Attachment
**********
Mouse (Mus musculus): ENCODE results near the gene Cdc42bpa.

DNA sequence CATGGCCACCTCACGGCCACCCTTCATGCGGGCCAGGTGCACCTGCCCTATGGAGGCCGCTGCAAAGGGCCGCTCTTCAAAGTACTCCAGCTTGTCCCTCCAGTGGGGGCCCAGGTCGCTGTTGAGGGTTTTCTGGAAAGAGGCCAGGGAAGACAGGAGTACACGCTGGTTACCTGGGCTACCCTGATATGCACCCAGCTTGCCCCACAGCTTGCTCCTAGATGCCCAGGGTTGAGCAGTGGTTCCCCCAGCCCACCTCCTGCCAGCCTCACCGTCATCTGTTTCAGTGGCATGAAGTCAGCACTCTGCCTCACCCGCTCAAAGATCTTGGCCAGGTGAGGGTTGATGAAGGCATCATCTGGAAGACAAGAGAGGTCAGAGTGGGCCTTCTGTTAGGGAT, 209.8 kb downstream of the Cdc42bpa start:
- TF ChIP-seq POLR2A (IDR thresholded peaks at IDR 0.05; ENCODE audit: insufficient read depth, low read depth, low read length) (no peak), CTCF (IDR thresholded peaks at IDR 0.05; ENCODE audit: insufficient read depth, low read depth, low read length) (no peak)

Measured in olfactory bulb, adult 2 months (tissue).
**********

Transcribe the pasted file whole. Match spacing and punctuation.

Mouse (Mus musculus): ENCODE results near the gene Cdc42bpa.

DNA sequence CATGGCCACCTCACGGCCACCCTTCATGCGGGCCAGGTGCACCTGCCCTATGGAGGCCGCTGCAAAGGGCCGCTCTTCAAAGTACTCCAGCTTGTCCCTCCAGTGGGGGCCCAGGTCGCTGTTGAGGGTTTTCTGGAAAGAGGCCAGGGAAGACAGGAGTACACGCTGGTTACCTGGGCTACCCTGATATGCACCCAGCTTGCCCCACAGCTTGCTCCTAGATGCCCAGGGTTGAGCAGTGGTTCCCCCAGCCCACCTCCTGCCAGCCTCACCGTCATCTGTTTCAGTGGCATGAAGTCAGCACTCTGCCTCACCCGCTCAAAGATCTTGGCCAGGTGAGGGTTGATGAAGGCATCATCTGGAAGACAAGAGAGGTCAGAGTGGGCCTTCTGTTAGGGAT, 209.8 kb downstream of the Cdc42bpa start:
- TF ChIP-seq POLR2A (IDR thresholded peaks at IDR 0.05; ENCODE audit: insufficient read depth, low read depth, low read length) (no peak), CTCF (IDR thresholded peaks at IDR 0.05; ENCODE audit: insufficient read depth, low read depth, low read length) (no peak)

Measured in olfactory bulb, adult 2 months (tissue).